What are the advantages of having lots of cells?
If you want to be bigger than an Amoeba you need either giant cells or lots of cells. As the SA:Vol ratio limits cell size the only option is to be an organism made from lots of cells. The human body contains trillions of cells. This activity is about the characteristics of living things, cell differentiation and the complexity that emerges from simple cells joining together to make organs, emergent properties. A series of video clips and questions lead students to understand the main concepts and make a few notes.
What are the characteristics which all living things have, always?
How can you make big animals, or plants when cells are limited in size by the SA to Vol ratio?
Can new characteristics or new properties appear when many cells live together?
Activity 1 The characteristics of living things
One of the most famous single-celled organisms is the amoeba. Watch the two videos below then answer the questions on the Being Multicellular student worksheet
This is a great 60 second review of the characteristics of living things.
Questions about unicellular organisms
- How do you think an amoeba can be "sensitive" to its environment?
Hint: It can't have specialised cells forming sense organs.
- What substances in the amoeba may be kept in a constant state by homeostasis?
Hint: What are the needs of the cell?
- What you have just seen in the amoeba is a good example of nutrition, how does excretion happen?
- How many of the characteristics of living things do humans and amoebas share?
Students can use the Being Multicellular student worksheet
Activity 2 What happens when one cell divides to make a multicellular organism?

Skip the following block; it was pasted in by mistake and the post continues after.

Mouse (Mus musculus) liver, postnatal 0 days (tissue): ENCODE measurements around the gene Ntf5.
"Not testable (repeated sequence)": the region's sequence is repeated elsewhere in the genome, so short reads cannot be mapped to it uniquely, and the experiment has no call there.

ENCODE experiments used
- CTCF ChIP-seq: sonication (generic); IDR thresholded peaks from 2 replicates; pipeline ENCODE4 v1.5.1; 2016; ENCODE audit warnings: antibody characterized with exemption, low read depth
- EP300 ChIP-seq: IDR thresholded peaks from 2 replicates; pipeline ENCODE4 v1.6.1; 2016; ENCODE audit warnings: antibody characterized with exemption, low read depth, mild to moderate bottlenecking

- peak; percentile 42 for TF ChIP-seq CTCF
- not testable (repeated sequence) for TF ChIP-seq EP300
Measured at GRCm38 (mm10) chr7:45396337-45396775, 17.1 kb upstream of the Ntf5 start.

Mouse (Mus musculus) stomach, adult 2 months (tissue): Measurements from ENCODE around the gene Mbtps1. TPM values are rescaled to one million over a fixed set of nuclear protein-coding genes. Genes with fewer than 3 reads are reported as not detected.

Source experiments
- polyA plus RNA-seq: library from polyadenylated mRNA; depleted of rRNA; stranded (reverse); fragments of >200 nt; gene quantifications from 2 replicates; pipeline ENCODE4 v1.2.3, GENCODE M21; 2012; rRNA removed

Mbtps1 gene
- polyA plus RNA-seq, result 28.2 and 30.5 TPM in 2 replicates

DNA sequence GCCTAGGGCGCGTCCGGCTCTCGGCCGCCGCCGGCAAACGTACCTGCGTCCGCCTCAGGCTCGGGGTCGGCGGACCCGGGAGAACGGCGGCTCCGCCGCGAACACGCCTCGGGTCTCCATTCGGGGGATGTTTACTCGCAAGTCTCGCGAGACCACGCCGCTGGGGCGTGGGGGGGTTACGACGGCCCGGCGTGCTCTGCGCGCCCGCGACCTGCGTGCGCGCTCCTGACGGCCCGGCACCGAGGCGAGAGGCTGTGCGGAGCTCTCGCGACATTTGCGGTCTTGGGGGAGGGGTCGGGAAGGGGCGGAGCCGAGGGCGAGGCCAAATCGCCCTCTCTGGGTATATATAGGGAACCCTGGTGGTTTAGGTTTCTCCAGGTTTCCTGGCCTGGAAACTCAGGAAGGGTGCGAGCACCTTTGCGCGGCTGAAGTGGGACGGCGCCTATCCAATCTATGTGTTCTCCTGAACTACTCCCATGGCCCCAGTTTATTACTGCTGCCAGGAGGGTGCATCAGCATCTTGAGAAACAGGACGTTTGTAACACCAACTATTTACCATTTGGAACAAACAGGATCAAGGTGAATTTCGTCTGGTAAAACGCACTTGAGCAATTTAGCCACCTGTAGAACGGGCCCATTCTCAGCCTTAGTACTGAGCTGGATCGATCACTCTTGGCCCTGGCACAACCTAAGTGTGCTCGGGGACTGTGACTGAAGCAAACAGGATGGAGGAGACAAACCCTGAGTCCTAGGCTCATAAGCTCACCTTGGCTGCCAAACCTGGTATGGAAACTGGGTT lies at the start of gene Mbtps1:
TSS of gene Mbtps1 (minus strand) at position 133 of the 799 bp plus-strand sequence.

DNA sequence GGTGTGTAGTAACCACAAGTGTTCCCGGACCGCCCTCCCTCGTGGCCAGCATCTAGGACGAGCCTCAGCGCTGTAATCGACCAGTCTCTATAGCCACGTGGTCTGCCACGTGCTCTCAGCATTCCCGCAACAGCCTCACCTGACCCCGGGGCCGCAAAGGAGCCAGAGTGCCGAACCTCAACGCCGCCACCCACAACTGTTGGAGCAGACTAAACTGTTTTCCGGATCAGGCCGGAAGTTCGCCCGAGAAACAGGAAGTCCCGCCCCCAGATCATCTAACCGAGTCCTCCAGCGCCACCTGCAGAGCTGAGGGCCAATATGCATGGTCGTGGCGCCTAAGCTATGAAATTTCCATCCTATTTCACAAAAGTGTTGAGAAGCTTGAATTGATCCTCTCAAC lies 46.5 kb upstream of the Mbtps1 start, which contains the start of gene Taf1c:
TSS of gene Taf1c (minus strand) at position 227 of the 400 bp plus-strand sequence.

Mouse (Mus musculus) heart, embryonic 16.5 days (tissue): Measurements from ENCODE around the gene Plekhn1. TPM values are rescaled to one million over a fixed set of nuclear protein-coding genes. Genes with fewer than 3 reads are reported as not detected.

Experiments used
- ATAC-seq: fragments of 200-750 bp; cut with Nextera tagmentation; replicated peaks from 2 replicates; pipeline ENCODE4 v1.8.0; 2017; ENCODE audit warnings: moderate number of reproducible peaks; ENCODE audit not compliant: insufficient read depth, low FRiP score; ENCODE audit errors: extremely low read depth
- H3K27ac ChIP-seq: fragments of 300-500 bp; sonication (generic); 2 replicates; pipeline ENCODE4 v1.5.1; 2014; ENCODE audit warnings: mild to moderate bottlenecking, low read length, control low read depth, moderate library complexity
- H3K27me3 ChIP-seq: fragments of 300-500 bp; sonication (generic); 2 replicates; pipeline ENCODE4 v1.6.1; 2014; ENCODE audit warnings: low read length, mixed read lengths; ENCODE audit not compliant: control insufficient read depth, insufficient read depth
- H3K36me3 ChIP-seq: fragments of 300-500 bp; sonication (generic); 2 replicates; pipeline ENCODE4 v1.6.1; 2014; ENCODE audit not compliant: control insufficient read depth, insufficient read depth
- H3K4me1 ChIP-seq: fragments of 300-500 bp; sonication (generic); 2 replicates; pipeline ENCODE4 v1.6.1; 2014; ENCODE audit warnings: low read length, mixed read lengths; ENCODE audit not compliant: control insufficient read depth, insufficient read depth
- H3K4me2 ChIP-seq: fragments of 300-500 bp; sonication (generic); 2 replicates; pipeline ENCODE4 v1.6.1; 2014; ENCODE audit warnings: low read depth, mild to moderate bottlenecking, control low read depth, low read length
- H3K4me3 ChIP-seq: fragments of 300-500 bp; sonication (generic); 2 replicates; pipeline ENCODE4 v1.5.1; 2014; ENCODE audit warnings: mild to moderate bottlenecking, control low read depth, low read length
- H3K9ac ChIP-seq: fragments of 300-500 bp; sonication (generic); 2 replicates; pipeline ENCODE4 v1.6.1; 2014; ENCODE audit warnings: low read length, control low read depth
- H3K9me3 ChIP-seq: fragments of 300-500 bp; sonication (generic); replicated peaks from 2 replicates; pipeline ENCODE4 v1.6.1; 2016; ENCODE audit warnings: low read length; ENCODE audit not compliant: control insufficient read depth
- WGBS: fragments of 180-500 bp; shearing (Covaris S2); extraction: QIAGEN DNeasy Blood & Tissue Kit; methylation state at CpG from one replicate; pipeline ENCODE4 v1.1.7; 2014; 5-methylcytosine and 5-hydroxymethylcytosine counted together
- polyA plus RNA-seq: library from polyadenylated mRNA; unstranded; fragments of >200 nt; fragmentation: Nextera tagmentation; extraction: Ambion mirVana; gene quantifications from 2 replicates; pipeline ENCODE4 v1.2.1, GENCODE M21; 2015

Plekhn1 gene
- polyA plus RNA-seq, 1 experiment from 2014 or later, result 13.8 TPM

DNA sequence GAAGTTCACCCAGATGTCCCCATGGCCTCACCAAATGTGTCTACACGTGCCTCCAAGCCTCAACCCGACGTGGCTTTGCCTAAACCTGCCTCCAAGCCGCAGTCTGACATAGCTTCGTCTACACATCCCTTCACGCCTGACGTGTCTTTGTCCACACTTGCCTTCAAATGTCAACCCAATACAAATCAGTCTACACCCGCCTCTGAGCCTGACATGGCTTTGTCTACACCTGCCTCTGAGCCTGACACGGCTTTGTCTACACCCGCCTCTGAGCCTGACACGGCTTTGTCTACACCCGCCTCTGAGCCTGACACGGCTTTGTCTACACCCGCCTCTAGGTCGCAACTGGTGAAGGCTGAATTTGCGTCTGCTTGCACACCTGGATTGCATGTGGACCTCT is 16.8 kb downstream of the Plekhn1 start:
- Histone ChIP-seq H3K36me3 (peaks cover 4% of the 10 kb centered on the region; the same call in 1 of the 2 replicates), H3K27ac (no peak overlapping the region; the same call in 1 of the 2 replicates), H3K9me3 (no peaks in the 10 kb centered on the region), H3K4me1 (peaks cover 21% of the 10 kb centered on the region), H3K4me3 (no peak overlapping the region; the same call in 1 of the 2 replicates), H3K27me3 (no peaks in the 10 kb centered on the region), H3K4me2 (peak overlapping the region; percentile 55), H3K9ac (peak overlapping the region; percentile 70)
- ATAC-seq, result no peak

If you want to be bigger than an Amoeba you really have to be multicellular.
What happens as groups of cells grow? Do any new properties emerge?
Watch the videos below then describe the process of differentiation and the emergence of new properties when many cells work together. These properties could not exist in a single celled organism like an amoeba.
Start watching from 1min30s
This video shows how the cells differentiate during early embryo development.
This is an excellent interview with an MIT professor. It could make an activity in itself.
Questions about multicellular organisms.
- Name four different types of specialist cells which a single celled human zygote can differentiate into.
What makes them different from each other?
- Suggest a property of one of these groups of specialist cells which could not exist if there were not a large umber of cells living together?
- It is said that thoughts we have in our brains is an emergent property. Explain why this is 'emergent'.
This topic is important as a link between the study of cells and the study of larger organisms like humans. The appearance of emergent properties has inspired the relatively new field of systems biology. We could not learn all there is to know about the human body by studying cells on their own.
There are two short activities where students watch films and answer questions.
The activity should take about 50 minutes. It can be delivered to students as a teacher led discussion or it can be set as an independent activity using the Student access.
Model answers with filtered student access can be found here: Being multicellular - model answers
There is plenty of opportunity for extension work,
- details of the characteristics of living things could be described in many more examples of living things
- non-living and living could be compared using Mr H. Gren
- students could make presentations about differentiation of cells, or stem cells.
- Cell presentation worksheet. - good research activity about cell types